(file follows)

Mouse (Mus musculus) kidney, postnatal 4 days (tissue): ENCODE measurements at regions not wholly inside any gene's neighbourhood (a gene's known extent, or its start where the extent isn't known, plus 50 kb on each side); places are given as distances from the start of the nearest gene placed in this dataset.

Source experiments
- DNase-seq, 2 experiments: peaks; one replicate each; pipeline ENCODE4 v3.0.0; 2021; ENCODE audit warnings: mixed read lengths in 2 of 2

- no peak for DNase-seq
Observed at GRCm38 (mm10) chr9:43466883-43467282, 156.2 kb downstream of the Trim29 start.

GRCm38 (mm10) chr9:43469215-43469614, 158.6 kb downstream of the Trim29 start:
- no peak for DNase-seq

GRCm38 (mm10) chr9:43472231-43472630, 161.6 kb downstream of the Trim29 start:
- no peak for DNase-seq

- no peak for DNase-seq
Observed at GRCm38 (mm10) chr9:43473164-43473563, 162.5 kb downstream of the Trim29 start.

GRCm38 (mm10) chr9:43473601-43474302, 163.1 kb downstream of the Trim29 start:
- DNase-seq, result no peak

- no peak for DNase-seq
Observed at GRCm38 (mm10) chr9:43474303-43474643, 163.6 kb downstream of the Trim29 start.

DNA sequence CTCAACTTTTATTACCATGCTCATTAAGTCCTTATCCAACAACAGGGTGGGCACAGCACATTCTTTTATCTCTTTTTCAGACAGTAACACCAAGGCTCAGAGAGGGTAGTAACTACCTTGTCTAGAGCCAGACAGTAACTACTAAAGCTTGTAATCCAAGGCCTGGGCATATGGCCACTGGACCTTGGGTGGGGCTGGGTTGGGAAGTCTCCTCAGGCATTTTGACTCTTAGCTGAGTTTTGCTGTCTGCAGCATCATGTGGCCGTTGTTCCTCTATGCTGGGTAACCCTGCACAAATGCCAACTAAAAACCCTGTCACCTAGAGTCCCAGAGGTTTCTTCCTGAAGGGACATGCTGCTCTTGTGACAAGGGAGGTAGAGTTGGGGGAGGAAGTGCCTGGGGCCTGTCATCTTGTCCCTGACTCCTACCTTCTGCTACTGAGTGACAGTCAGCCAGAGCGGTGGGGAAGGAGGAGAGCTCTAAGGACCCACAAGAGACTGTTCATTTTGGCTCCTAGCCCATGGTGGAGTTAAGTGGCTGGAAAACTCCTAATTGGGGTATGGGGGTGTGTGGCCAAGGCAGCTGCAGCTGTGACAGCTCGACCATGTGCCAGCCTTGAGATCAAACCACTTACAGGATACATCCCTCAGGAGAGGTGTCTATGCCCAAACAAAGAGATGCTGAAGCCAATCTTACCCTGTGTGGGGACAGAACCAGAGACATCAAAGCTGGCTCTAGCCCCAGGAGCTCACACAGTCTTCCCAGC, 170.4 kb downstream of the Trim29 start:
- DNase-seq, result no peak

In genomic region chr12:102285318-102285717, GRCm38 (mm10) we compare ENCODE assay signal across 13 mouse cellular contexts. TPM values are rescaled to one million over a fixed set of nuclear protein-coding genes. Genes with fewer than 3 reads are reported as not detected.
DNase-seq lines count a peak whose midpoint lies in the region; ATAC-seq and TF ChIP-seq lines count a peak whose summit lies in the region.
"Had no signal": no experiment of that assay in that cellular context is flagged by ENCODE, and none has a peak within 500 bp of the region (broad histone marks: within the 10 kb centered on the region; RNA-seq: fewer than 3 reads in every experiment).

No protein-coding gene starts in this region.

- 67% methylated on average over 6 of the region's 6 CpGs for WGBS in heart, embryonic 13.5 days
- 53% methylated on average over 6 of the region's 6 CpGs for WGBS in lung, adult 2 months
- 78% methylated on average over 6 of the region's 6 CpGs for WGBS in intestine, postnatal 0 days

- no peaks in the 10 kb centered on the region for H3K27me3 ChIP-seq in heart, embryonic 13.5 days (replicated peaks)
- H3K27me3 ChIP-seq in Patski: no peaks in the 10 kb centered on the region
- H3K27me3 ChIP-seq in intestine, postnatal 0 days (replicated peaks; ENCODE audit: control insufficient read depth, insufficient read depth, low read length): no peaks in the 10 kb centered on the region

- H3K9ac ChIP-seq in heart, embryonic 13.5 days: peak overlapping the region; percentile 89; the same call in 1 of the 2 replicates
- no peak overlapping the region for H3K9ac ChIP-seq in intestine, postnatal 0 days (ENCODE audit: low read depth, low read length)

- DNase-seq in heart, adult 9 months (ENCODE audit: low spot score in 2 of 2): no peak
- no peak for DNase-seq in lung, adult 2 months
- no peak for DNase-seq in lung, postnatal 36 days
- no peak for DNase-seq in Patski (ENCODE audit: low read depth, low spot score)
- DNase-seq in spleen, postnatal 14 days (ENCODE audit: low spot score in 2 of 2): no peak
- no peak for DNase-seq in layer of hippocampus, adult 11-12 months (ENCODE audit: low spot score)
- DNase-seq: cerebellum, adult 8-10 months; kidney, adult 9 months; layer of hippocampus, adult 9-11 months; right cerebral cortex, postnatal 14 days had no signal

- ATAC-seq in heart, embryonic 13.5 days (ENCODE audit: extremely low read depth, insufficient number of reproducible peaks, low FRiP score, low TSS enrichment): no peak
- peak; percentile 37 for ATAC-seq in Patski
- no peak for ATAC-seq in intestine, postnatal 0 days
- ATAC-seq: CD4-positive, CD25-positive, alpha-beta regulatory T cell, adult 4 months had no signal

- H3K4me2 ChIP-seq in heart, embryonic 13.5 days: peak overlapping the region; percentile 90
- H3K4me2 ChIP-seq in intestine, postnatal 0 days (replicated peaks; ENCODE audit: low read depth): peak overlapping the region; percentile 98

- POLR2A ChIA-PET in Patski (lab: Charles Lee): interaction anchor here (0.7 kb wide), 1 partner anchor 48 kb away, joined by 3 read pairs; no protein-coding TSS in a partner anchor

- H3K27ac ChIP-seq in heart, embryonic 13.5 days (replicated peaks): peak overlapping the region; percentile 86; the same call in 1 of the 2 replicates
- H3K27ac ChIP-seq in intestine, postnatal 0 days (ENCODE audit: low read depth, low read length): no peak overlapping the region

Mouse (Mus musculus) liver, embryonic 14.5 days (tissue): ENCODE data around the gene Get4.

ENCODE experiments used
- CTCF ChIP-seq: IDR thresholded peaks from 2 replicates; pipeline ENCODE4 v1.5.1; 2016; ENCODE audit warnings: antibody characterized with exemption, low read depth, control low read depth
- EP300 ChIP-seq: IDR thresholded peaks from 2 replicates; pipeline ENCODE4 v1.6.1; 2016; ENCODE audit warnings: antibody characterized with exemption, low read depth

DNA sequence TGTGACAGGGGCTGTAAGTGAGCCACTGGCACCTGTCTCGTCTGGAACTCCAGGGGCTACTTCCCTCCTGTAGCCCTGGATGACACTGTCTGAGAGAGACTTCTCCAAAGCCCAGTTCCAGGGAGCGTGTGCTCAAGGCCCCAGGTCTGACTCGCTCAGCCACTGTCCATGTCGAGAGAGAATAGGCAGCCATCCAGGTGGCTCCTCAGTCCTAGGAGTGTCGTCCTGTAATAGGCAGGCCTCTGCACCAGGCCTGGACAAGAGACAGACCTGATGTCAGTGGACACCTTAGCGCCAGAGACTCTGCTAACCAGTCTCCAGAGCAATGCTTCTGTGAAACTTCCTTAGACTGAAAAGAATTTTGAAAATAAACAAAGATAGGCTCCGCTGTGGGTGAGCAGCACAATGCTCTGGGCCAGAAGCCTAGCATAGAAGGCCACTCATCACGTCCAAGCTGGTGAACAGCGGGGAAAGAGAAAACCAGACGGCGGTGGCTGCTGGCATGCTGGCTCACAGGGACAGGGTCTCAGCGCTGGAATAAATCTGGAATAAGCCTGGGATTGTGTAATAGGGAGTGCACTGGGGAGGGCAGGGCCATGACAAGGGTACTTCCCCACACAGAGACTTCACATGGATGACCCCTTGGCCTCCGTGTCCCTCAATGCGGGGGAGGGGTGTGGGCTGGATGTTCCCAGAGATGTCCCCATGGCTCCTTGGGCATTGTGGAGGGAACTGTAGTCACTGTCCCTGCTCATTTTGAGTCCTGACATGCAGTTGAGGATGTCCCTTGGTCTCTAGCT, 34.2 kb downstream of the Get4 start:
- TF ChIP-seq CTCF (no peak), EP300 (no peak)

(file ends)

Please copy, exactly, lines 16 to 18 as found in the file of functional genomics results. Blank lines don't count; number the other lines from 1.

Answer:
DNA sequence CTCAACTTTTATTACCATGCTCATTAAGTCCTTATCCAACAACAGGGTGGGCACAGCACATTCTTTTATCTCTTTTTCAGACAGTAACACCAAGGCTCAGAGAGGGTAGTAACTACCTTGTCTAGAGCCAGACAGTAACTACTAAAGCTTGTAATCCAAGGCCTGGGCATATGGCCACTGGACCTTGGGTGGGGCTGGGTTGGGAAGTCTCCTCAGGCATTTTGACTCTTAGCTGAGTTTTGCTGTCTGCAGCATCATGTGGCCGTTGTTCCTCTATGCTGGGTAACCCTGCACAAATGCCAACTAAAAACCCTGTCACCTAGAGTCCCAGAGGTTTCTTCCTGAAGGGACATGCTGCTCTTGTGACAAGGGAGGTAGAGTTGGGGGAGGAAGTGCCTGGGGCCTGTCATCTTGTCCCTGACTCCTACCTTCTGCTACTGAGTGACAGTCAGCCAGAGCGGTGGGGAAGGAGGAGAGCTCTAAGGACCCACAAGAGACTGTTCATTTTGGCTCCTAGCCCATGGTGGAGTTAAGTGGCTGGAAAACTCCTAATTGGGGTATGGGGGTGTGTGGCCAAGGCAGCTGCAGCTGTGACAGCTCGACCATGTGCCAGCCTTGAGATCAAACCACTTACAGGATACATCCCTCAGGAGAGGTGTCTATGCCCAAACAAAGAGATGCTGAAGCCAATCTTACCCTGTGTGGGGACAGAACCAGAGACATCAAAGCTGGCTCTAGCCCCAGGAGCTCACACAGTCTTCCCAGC, 170.4 kb downstream of the Trim29 start:
- DNase-seq, result no peak

In genomic region chr12:102285318-102285717, GRCm38 (mm10) we compare ENCODE assay signal across 13 mouse cellular contexts. TPM values are rescaled to one million over a fixed set of nuclear protein-coding genes. Genes with fewer than 3 reads are reported as not detected.